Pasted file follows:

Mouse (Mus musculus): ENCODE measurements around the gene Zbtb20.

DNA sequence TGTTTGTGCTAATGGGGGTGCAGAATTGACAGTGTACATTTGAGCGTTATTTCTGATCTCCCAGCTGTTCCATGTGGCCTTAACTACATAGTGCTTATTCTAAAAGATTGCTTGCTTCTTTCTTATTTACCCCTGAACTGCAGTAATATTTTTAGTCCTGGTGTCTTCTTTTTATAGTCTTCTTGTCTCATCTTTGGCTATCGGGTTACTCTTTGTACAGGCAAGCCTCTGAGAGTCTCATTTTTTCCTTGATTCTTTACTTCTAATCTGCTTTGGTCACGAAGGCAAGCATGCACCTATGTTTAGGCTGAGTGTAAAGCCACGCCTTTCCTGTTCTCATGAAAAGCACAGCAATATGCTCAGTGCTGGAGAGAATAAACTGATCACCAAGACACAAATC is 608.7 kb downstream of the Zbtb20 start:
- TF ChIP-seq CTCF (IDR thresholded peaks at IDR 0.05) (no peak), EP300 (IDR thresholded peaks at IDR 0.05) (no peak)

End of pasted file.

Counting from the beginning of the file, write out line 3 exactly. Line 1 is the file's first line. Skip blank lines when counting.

- TF ChIP-seq CTCF (IDR thresholded peaks at IDR 0.05) (no peak), EP300 (IDR thresholded peaks at IDR 0.05) (no peak)